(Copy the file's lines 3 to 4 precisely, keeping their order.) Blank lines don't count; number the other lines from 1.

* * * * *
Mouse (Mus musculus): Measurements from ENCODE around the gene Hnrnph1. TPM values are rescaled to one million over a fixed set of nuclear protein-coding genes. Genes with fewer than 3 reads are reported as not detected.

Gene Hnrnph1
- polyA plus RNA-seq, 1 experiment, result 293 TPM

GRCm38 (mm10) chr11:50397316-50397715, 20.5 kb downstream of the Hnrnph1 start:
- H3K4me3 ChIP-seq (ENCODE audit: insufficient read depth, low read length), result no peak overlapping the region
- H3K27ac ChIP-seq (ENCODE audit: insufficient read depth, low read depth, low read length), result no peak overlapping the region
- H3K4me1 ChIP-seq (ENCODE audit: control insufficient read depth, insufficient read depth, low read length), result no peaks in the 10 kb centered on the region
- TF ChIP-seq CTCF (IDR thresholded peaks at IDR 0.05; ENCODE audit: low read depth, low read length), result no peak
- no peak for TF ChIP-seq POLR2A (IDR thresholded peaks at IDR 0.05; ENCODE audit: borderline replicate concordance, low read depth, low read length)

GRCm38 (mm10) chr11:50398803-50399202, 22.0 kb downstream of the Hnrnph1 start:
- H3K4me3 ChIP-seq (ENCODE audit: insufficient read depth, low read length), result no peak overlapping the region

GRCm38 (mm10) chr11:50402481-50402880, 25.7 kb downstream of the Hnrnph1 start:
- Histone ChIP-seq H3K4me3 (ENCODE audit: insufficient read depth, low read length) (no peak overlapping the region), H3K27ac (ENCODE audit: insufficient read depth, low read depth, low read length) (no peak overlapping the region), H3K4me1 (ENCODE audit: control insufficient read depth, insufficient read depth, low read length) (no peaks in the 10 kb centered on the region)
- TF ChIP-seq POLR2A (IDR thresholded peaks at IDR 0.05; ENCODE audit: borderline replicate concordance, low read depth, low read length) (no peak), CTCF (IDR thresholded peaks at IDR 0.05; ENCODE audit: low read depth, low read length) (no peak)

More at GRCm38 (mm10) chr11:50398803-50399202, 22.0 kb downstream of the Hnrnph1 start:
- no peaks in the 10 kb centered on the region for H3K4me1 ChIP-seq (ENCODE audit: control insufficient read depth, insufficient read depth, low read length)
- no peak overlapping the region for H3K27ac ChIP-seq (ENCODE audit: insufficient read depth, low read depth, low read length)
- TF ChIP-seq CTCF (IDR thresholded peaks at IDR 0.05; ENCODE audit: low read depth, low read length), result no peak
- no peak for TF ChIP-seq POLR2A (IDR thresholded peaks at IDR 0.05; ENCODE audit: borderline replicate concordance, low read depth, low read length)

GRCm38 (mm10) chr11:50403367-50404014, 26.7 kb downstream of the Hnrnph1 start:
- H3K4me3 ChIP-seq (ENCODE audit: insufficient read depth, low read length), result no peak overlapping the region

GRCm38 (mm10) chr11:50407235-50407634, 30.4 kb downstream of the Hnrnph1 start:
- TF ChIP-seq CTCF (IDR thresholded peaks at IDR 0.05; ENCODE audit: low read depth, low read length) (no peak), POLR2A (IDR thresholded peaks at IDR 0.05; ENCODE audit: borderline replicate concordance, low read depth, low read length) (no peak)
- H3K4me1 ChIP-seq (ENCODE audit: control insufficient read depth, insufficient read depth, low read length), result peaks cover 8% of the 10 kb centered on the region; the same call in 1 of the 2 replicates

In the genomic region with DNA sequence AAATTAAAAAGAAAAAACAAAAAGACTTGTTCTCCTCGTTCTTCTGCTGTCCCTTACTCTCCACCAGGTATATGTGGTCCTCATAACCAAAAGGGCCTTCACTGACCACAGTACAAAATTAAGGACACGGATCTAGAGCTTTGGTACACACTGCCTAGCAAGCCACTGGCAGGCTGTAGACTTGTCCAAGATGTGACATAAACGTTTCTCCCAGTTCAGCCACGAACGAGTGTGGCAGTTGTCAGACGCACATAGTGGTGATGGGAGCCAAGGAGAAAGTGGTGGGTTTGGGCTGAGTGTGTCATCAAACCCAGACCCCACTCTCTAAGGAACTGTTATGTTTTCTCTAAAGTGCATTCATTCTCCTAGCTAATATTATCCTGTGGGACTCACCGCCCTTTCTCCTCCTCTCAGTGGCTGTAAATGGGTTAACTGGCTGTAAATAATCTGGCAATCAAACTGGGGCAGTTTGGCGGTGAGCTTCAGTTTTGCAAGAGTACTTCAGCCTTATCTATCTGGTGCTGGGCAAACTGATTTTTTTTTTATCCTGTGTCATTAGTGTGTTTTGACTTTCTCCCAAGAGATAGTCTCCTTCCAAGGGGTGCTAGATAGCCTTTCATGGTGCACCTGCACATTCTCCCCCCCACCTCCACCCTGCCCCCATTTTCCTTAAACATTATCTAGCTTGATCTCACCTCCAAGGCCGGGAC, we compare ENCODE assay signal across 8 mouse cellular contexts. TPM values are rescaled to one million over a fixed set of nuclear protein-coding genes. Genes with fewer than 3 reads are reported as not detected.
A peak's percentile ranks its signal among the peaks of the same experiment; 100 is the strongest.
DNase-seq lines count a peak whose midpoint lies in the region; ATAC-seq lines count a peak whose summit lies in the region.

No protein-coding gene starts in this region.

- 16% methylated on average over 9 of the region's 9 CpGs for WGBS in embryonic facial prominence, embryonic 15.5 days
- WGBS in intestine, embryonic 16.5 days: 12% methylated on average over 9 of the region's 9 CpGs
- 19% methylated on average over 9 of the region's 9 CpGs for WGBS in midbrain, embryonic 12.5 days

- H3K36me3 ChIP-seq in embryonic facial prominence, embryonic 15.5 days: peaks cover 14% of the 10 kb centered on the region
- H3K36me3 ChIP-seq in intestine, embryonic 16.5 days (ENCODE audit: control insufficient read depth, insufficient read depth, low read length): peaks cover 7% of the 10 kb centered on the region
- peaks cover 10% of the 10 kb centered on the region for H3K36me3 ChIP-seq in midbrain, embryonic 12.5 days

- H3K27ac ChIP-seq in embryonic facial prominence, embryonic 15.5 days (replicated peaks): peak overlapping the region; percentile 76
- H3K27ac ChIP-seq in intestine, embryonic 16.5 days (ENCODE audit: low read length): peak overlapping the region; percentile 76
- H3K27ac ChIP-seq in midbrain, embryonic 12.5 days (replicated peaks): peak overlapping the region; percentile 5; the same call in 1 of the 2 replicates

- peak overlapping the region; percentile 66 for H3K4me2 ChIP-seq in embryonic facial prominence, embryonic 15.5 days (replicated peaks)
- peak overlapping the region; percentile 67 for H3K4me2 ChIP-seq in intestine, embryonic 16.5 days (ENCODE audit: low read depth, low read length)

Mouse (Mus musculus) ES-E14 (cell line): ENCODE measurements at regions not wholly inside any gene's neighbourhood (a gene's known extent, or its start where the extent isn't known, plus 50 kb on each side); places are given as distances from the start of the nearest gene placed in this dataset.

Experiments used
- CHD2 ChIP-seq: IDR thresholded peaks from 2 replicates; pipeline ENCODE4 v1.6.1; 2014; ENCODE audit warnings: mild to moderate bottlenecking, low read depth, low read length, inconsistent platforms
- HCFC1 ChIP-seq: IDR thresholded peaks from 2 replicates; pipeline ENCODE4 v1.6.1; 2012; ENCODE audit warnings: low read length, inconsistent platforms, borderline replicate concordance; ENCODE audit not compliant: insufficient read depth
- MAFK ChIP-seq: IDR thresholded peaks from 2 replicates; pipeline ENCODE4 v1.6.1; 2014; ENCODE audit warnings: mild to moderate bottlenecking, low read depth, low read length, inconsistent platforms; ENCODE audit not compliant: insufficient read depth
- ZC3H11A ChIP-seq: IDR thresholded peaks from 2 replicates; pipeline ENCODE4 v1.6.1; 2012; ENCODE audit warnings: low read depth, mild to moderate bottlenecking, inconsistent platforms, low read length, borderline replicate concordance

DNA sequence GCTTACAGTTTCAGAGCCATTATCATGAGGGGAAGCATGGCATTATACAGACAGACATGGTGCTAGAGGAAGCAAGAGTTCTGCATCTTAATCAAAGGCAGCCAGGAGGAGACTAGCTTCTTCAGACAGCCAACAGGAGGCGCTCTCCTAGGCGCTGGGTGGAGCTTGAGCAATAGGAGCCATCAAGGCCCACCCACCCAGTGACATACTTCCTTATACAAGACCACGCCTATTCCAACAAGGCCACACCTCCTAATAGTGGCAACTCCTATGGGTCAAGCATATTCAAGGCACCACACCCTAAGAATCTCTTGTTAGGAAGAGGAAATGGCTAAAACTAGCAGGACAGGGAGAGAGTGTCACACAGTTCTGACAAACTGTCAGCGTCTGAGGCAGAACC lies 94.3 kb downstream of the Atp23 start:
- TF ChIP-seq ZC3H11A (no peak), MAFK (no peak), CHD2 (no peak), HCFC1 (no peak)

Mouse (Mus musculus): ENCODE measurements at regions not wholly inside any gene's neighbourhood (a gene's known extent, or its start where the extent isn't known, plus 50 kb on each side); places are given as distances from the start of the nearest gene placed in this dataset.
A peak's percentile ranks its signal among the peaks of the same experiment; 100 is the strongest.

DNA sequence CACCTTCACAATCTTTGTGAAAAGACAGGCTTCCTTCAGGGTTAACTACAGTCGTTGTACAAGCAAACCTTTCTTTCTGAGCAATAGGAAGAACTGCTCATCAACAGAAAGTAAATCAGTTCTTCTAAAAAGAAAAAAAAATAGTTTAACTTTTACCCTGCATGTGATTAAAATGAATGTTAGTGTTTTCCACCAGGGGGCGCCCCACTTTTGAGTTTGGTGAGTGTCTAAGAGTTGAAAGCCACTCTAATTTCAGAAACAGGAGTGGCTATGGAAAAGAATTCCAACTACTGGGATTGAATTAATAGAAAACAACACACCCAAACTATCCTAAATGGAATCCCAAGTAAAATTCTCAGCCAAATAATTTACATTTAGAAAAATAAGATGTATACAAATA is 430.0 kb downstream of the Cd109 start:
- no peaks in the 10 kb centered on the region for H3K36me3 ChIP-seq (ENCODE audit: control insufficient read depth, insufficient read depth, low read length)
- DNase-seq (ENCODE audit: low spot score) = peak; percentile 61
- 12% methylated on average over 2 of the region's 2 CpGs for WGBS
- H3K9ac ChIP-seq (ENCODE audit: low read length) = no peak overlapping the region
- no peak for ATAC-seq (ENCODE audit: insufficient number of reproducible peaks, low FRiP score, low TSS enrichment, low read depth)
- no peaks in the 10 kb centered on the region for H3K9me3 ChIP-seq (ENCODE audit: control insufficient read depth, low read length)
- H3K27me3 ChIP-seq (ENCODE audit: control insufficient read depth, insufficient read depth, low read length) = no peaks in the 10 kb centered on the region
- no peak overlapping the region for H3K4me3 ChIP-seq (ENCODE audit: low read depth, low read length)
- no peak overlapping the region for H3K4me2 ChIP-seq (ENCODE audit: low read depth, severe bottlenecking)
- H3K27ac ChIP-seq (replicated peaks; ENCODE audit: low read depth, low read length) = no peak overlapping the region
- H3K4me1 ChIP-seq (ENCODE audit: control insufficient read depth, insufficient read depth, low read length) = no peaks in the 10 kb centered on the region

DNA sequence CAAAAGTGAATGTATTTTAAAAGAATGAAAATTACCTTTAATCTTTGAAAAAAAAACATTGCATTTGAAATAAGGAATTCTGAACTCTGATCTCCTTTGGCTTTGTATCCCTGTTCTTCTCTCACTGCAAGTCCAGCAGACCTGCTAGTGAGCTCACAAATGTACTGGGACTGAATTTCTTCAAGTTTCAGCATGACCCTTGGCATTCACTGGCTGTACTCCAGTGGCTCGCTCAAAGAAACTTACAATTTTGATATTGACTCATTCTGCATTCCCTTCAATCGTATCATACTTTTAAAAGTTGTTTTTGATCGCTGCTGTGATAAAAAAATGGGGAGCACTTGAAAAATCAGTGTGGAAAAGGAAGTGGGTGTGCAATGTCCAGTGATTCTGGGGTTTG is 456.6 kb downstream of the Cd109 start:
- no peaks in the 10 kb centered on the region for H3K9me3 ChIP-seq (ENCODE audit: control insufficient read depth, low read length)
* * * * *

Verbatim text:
- polyA plus RNA-seq, 1 experiment, result 293 TPM

GRCm38 (mm10) chr11:50397316-50397715, 20.5 kb downstream of the Hnrnph1 start: